• How a man could fool himself like that? Look at these streets now. Look at these things and people I never did see. They have their life too; the city is theirs. I don’t know where I thought I was, behaving as though the city was a ghost city, working by itself, and that it is something I discover by myself. Frank will never understand. He will never see the city I see; he will never understand how I work like that.
  • He is my friend, the only friend I have. I alone know how much he help me, from how far he bring me back. But he is digging me all the time because he prefer to see me weak. He like opening up manholes for me to fall in; he is anxious to push me down in the darkness.
  • They only dress up and come to make trouble. Sometimes they eat and don’t pay; sometimes they mash up plates and glasses and bend the cudery. That become like their hobby, a lot of them against me alone. That is their bravery and education. And nobody on my side.
  • But these people come for the day; they are happy, they have buses to take them back to their hotels; they have countries to go back to, they have houses. The sadness I feel make my heart seize.
  • But it is different tonight. I am fighting for nothing here. They are provoking me. But they give me strength. Samson get back his hair, he is strong. Nothing can touch him. He is going back on the ship, and no matter how black the water is at night, in the morning it will be blue. Just for a little bit more he must be strong, and he will leave. He will go away and let the dust fall and the rats come.
  • Frank touch me on the arm. I am glad he touch me, but I shrug his hand away. I know it isn’t true, but I tell myself he is on the other side, with those others, looking at me without looking at me. I know it isn’t true about Frank because, look, he too is nervous. He want to be alone with me; he don’t like being with his own people. It isn’t like being on a bus or in a cafe, where he can be like a man saying: I protect this man with me. It is different here outside the church, with the two of us standing on the pavement on one side, and the other sad people standing on another side, the sun red like an orange, the trees hardly throwing a shadow, the grass wild all around the brick church.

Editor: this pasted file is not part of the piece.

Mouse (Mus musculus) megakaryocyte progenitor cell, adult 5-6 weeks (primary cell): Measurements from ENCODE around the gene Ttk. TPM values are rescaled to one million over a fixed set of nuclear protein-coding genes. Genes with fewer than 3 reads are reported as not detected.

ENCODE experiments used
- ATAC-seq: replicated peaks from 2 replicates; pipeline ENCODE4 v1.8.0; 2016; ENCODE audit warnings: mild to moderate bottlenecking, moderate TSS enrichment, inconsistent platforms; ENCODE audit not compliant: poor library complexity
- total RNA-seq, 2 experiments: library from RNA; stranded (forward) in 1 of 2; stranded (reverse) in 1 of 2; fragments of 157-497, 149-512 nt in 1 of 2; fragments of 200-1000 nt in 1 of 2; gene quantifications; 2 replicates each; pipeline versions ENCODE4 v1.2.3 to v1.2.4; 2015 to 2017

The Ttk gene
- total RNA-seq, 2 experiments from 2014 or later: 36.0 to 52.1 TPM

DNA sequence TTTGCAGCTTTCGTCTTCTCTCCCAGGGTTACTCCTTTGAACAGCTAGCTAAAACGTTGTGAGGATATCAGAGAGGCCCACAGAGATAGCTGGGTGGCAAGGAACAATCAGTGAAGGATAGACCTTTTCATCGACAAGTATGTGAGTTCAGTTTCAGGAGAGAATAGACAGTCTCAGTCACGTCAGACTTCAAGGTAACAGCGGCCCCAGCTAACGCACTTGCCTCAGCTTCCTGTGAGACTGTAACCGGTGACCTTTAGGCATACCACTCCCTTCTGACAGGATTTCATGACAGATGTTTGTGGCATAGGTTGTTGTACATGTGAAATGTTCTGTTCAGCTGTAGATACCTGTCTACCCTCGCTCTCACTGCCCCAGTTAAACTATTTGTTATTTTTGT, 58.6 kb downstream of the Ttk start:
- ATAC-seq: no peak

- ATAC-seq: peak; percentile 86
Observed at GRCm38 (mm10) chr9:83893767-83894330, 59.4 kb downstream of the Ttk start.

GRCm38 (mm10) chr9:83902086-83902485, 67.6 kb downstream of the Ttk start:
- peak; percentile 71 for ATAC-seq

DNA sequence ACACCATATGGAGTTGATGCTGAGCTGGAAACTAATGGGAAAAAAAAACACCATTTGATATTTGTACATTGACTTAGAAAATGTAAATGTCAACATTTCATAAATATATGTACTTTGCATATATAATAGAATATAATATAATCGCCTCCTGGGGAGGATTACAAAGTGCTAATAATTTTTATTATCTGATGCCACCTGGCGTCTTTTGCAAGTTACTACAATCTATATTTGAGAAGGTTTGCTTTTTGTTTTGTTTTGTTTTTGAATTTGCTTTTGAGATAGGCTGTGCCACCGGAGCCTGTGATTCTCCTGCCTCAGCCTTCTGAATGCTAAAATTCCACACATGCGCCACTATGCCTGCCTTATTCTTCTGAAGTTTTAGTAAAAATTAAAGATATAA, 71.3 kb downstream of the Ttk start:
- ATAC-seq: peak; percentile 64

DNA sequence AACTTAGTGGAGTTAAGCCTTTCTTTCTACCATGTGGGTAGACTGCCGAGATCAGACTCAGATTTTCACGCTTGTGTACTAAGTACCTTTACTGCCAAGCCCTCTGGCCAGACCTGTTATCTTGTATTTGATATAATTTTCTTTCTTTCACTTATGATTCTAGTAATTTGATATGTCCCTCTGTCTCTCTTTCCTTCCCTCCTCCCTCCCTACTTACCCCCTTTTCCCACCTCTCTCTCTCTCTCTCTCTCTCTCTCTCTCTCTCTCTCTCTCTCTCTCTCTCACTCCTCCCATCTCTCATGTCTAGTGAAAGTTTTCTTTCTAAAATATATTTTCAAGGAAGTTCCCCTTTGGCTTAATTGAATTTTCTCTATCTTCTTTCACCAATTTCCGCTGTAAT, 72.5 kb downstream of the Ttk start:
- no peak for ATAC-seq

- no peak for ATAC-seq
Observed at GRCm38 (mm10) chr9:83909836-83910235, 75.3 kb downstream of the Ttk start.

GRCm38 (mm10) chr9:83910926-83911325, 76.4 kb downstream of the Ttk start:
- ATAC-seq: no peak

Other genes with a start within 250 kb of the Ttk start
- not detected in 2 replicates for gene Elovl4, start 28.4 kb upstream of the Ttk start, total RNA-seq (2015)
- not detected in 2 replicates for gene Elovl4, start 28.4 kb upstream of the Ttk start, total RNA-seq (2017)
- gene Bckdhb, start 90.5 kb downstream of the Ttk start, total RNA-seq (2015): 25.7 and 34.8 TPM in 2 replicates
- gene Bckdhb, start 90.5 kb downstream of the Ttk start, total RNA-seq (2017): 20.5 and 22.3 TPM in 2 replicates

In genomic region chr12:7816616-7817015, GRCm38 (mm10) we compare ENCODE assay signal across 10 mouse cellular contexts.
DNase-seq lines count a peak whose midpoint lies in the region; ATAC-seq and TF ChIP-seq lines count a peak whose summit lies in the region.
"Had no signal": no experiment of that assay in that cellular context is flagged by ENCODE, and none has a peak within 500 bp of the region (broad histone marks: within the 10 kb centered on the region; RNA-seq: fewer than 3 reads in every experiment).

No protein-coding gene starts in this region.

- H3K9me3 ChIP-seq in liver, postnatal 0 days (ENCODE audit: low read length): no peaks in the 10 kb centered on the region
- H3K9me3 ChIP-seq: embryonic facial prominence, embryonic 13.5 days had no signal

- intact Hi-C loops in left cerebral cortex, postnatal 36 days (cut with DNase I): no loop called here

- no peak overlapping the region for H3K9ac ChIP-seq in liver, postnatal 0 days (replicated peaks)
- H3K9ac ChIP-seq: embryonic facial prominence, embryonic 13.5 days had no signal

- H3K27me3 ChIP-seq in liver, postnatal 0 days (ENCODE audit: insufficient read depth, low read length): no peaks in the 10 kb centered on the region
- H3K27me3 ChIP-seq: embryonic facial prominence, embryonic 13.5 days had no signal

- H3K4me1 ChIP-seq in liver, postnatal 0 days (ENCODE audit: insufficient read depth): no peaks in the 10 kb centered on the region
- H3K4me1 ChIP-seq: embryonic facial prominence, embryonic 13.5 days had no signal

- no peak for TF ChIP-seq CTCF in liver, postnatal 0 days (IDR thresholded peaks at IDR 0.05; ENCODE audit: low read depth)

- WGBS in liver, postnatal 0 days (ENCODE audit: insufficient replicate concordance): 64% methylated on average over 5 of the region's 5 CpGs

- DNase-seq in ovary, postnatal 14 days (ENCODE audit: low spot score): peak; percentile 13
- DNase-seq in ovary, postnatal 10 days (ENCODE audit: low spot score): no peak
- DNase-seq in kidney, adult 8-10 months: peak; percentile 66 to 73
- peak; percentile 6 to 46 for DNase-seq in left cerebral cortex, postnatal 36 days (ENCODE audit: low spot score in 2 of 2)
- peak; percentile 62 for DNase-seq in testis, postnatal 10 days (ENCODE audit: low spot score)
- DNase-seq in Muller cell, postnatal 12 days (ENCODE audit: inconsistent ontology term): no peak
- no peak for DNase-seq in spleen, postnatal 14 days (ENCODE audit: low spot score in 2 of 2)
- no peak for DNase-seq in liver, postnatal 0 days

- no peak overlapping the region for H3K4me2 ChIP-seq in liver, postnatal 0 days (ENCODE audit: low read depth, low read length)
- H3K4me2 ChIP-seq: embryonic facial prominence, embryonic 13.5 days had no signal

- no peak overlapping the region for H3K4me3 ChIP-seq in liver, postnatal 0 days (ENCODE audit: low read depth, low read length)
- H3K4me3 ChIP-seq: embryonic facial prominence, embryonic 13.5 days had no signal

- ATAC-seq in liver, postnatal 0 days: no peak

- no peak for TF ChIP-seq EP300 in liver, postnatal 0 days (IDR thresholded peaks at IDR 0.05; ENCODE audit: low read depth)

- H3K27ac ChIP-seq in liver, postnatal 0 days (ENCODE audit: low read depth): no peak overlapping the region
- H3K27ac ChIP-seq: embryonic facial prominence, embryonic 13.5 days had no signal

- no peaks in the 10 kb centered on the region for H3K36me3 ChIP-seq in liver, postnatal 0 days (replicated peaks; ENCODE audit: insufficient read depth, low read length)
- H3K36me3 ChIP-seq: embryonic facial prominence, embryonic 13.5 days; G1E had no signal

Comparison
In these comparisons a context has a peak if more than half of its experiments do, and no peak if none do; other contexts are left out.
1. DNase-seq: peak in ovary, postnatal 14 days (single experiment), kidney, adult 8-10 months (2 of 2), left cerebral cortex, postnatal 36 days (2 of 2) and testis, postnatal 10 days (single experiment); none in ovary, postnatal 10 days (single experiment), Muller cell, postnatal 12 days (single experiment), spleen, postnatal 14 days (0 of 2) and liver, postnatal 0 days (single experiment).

• I love them. They take my money, they spoil my life, they separate us. But you can’t kill them. O God, show me the enemy. Once you find out who the enemy is, you can kill him. But these people here they confuse me, who hurt me? Who spoil my life? Tell me who to beat back. I work four years to save my money, I work like a donkey night and day. My brother was to be the educated one, the nice one. And this is how it is ending, in this room, eating with these people. Tell me who to kill.

In a Free State ★☆☆☆☆

  • Africa here was decor. Glamour for the white visitor and expatriate; glamour too for the African, the man flushed out from
  • the bush, to whom, in the city, with independence, civilization appeared to have been granted complete. It was still a colonial city, with a colonial glamour. Everyone in it was far from home.
  • And the cloth cap was like part of his elusiveness. The cap made the Zulu appear now as a dandy, now as an exploited labourer from the South African mines, now as an American minstrel, and sometimes even as the revolutionary he had told Bobby he was.
  • At night in every suburb the bush began there, on the highway. Every week men of the forest came to settle in the usurped city. They brought only the skills of the forest; they found no room; and at night they prowled the city’s
  • unenclosed spaces.
  • ‘I always felt I should be enjoying myself, but I never seemed to. The day would go on and on, and I could never find much to do. The summer always made me feel I was missing a lot. I preferred the autumn. I was much more in control then. To me autumn is the great season of renewal. All very girlish, I’m sure.’